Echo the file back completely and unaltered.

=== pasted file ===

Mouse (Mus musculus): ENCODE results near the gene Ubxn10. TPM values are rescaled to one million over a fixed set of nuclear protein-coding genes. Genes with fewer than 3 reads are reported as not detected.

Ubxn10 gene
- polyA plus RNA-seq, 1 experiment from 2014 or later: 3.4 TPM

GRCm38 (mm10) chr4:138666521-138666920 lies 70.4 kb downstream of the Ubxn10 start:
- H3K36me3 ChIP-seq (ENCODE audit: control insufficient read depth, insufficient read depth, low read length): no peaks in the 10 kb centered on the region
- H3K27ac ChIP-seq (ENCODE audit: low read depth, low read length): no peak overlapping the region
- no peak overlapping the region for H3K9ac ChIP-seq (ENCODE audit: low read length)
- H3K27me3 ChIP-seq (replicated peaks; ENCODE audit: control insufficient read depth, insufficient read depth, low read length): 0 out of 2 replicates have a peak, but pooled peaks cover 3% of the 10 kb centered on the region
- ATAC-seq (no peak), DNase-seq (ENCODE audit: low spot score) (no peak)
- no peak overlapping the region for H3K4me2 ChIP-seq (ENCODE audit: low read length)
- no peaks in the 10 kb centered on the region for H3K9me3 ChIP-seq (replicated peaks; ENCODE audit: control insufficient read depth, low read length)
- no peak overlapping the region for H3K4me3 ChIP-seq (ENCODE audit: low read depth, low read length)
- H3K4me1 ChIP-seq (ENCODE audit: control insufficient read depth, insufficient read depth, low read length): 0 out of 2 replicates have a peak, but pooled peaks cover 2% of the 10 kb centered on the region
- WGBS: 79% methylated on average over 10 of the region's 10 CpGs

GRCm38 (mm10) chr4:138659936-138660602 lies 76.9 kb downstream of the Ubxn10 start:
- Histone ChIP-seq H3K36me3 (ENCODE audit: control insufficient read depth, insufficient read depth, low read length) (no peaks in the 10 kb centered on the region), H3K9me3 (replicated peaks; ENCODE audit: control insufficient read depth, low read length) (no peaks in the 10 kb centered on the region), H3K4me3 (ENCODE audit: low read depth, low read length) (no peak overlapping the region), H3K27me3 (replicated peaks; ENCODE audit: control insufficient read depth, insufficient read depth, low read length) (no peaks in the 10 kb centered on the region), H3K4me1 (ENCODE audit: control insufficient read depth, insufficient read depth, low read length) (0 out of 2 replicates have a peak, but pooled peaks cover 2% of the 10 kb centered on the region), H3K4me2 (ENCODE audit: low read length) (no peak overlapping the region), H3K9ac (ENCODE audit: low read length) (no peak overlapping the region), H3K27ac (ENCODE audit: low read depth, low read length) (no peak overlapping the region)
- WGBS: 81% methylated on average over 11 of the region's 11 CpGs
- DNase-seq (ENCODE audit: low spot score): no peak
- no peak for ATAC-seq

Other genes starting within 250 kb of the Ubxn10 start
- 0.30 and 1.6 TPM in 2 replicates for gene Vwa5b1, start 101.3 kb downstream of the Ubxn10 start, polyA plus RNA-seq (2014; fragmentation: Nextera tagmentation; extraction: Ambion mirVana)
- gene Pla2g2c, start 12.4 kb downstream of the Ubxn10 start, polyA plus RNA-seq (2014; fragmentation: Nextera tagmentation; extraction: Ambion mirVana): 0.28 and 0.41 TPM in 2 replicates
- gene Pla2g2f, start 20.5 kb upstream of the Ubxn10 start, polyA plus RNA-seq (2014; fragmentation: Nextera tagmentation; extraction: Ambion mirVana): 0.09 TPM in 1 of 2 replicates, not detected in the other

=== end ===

Mouse (Mus musculus): ENCODE results near the gene Ubxn10. TPM values are rescaled to one million over a fixed set of nuclear protein-coding genes. Genes with fewer than 3 reads are reported as not detected.

Ubxn10 gene
- polyA plus RNA-seq, 1 experiment from 2014 or later: 3.4 TPM

GRCm38 (mm10) chr4:138666521-138666920 lies 70.4 kb downstream of the Ubxn10 start:
- H3K36me3 ChIP-seq (ENCODE audit: control insufficient read depth, insufficient read depth, low read length): no peaks in the 10 kb centered on the region
- H3K27ac ChIP-seq (ENCODE audit: low read depth, low read length): no peak overlapping the region
- no peak overlapping the region for H3K9ac ChIP-seq (ENCODE audit: low read length)
- H3K27me3 ChIP-seq (replicated peaks; ENCODE audit: control insufficient read depth, insufficient read depth, low read length): 0 out of 2 replicates have a peak, but pooled peaks cover 3% of the 10 kb centered on the region
- ATAC-seq (no peak), DNase-seq (ENCODE audit: low spot score) (no peak)
- no peak overlapping the region for H3K4me2 ChIP-seq (ENCODE audit: low read length)
- no peaks in the 10 kb centered on the region for H3K9me3 ChIP-seq (replicated peaks; ENCODE audit: control insufficient read depth, low read length)
- no peak overlapping the region for H3K4me3 ChIP-seq (ENCODE audit: low read depth, low read length)
- H3K4me1 ChIP-seq (ENCODE audit: control insufficient read depth, insufficient read depth, low read length): 0 out of 2 replicates have a peak, but pooled peaks cover 2% of the 10 kb centered on the region
- WGBS: 79% methylated on average over 10 of the region's 10 CpGs

GRCm38 (mm10) chr4:138659936-138660602 lies 76.9 kb downstream of the Ubxn10 start:
- Histone ChIP-seq H3K36me3 (ENCODE audit: control insufficient read depth, insufficient read depth, low read length) (no peaks in the 10 kb centered on the region), H3K9me3 (replicated peaks; ENCODE audit: control insufficient read depth, low read length) (no peaks in the 10 kb centered on the region), H3K4me3 (ENCODE audit: low read depth, low read length) (no peak overlapping the region), H3K27me3 (replicated peaks; ENCODE audit: control insufficient read depth, insufficient read depth, low read length) (no peaks in the 10 kb centered on the region), H3K4me1 (ENCODE audit: control insufficient read depth, insufficient read depth, low read length) (0 out of 2 replicates have a peak, but pooled peaks cover 2% of the 10 kb centered on the region), H3K4me2 (ENCODE audit: low read length) (no peak overlapping the region), H3K9ac (ENCODE audit: low read length) (no peak overlapping the region), H3K27ac (ENCODE audit: low read depth, low read length) (no peak overlapping the region)
- WGBS: 81% methylated on average over 11 of the region's 11 CpGs
- DNase-seq (ENCODE audit: low spot score): no peak
- no peak for ATAC-seq

Other genes starting within 250 kb of the Ubxn10 start
- 0.30 and 1.6 TPM in 2 replicates for gene Vwa5b1, start 101.3 kb downstream of the Ubxn10 start, polyA plus RNA-seq (2014; fragmentation: Nextera tagmentation; extraction: Ambion mirVana)
- gene Pla2g2c, start 12.4 kb downstream of the Ubxn10 start, polyA plus RNA-seq (2014; fragmentation: Nextera tagmentation; extraction: Ambion mirVana): 0.28 and 0.41 TPM in 2 replicates
- gene Pla2g2f, start 20.5 kb upstream of the Ubxn10 start, polyA plus RNA-seq (2014; fragmentation: Nextera tagmentation; extraction: Ambion mirVana): 0.09 TPM in 1 of 2 replicates, not detected in the other